Aussie Tech Entrepreneur Extradited Over SMS Fraud
A Russian-born tech entrepreneur has been extradited to the United States from Australia to face charges relating to a multi-million-dollar text messaging consumer fraud scheme.
The arrival in America of 41-year-old dual Russian and Australian citizen Eugeni Tsvetnenko was announced by the Federal Bureau of Investigation (FBI) on Friday. Tsvetnenko – also known as “Zhenya” – was extradited on charges of conspiracy to commit wire fraud, wire fraud, aggravated identity theft and conspiracy to commit money laundering.
Prosecutors allege that former Perth resident Tsvetnenko conspired with others to operate an auto-subscribing scheme that signed cell phone users to receive premium paid for content via text message without their knowledge or consent.
“Eugeni Tsvetnenko is alleged to have surreptitiously subscribed hundreds of thousands of cell phone users to a $9.99 per-month charge for recurring text messages they did not approve or want,” said US attorney Damian Williams.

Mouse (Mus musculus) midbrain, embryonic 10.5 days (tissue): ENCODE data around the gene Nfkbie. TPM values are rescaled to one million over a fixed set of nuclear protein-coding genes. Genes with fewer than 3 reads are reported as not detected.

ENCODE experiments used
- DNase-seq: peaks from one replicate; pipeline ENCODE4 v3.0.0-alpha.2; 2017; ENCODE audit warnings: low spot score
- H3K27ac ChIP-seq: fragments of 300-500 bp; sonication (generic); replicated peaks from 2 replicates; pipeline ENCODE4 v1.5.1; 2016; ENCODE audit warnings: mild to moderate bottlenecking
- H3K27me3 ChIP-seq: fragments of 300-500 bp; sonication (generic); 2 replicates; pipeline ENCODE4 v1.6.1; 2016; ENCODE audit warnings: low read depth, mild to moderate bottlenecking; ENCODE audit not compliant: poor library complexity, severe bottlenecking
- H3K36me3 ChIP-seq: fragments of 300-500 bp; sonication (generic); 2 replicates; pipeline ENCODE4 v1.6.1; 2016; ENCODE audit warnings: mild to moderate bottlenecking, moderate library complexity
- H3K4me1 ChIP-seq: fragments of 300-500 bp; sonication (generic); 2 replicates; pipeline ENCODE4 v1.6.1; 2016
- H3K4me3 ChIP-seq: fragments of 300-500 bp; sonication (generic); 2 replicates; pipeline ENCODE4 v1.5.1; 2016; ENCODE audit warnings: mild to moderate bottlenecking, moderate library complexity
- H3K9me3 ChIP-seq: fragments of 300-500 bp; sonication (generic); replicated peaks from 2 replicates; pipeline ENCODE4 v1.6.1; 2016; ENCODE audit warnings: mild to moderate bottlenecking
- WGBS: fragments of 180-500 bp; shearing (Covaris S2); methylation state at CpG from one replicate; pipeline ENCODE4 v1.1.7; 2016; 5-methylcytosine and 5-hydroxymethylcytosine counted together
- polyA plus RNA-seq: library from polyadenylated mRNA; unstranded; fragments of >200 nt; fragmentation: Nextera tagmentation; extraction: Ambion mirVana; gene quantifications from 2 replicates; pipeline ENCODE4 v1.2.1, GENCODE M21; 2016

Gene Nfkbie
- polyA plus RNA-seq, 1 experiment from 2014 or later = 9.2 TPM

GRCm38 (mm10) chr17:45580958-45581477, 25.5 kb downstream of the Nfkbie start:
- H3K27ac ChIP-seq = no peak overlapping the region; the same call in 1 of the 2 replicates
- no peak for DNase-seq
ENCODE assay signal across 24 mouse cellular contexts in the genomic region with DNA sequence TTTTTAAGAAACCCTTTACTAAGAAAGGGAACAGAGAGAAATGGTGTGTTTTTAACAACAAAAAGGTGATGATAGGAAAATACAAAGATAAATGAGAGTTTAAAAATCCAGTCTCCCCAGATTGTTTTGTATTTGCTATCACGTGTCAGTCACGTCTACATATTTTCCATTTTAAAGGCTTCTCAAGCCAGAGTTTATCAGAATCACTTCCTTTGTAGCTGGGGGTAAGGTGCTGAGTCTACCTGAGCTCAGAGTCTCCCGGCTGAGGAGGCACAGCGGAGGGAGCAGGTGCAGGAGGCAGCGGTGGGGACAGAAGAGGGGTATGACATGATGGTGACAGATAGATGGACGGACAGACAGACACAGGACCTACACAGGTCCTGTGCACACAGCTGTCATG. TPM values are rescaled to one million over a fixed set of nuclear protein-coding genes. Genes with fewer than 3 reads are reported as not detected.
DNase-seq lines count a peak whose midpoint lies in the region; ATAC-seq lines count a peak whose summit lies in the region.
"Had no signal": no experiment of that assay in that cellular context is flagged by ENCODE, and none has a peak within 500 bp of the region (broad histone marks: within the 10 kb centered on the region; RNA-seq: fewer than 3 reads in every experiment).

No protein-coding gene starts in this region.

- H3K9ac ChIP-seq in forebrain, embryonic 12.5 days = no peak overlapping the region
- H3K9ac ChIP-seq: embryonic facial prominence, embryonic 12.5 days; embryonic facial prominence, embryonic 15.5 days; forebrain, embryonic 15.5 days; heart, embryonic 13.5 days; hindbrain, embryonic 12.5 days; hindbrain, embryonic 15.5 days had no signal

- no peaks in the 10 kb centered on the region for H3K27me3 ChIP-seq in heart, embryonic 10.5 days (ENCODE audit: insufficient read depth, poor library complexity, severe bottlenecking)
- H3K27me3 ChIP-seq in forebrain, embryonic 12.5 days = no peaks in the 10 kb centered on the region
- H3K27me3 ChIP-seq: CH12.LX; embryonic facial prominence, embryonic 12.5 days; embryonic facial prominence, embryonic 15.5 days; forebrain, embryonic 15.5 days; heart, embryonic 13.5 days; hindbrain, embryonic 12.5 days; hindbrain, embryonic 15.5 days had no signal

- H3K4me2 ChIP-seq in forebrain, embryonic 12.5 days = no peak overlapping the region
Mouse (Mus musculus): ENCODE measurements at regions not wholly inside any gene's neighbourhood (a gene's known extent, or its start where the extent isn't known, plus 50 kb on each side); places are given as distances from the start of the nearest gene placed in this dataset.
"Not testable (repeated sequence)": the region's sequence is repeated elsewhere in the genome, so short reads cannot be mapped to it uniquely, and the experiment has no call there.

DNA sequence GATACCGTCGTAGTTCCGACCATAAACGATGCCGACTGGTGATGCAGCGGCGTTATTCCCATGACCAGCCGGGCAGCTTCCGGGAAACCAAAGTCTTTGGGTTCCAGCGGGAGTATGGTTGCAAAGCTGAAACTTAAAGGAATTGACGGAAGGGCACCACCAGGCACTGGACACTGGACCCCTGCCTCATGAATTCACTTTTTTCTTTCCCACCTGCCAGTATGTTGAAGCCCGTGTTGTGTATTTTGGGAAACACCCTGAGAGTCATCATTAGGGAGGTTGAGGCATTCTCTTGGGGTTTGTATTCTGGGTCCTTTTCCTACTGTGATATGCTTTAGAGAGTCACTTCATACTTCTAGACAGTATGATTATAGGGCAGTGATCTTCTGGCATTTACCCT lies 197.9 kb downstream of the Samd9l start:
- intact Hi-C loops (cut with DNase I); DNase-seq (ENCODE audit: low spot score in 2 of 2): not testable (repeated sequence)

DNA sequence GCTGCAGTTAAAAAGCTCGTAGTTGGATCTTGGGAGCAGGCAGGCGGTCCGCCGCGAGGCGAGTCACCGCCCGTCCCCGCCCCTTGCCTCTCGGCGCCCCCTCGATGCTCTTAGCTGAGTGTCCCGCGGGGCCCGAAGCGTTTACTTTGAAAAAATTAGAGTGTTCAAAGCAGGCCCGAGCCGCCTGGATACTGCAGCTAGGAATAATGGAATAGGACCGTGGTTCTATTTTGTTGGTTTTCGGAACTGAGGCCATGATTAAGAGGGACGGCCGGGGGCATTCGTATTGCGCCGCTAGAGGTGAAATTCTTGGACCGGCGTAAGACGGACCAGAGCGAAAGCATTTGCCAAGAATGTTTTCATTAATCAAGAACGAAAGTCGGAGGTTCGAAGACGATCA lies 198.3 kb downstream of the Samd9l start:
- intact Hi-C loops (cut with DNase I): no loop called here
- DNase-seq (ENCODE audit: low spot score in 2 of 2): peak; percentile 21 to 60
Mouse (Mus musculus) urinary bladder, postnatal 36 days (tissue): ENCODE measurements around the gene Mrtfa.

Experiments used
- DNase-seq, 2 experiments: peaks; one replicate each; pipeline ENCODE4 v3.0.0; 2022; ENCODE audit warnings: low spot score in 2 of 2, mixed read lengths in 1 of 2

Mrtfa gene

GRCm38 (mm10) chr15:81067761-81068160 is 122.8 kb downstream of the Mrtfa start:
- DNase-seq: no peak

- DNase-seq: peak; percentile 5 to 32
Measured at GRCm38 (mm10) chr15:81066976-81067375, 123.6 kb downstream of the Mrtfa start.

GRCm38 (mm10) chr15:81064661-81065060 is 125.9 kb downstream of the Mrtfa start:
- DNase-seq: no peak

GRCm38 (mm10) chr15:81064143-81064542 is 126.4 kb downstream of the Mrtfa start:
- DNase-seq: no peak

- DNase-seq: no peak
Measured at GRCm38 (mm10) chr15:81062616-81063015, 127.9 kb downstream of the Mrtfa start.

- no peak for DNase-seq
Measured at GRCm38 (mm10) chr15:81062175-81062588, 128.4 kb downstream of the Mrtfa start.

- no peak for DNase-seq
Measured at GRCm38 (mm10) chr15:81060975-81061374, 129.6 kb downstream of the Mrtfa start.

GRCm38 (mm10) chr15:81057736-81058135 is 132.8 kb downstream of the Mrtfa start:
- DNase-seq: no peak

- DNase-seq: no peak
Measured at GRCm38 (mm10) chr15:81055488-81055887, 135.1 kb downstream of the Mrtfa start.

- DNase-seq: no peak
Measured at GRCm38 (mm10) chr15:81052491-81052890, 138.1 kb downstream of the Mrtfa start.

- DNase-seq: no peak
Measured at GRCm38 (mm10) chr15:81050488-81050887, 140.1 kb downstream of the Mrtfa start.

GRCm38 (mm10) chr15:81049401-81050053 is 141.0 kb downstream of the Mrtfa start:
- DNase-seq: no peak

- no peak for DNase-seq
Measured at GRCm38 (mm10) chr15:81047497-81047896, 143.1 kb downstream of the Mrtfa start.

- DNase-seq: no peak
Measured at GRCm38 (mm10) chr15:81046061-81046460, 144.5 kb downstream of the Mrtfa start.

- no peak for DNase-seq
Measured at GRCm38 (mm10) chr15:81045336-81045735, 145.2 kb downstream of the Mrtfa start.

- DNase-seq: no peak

Victims of the scheme received text messages on horoscopes, celebrity gossip and trivia facts. The scheme’s operators defrauded victims of approximately $41,389,725 and made around $20m in profits.
Tsvetnenko’s alleged co-conspirators include Darcy Wedd, the operator of telecommunications company Mobile Messenger, and Fraser Thompson, Mobile Messenger’s senior vice president of strategic operations.
“Tsvetnenko and his co-conspirators concocted a scheme that turned thousands of mobile phone customers into unwitting subscription service participants, as alleged,’ said FBI assistant director-in-charge Michael J. Driscoll said.
He added: “These customers incurred monthly charges for services they never subscribed to and, in many cases, disregarded as spam until the charges turned up on their monthly statements.”
Prosecutors allege that at the start of 2012, Wedd, Thompson and two other Mobile Messenger senior executives recruited Tsvetnenko to their auto-subscribing scheme to boost their company’s revenue. Tsvetnenko allegedly agreed and established two new content providers based in Australia, CF Enterprises and DigiMobi, to auto-subscribe on Mobile.
CC-3 allegedly provided Tsvetnenko with lists of phone numbers to target, along with instructions on how to auto-subscribe without being caught by making it appear as if the customers had genuinely chosen to buy the text-messaging services.
Tsvetnenko is further accused of working with co-conspirators to launder the proceeds of the auto-subscribing scheme.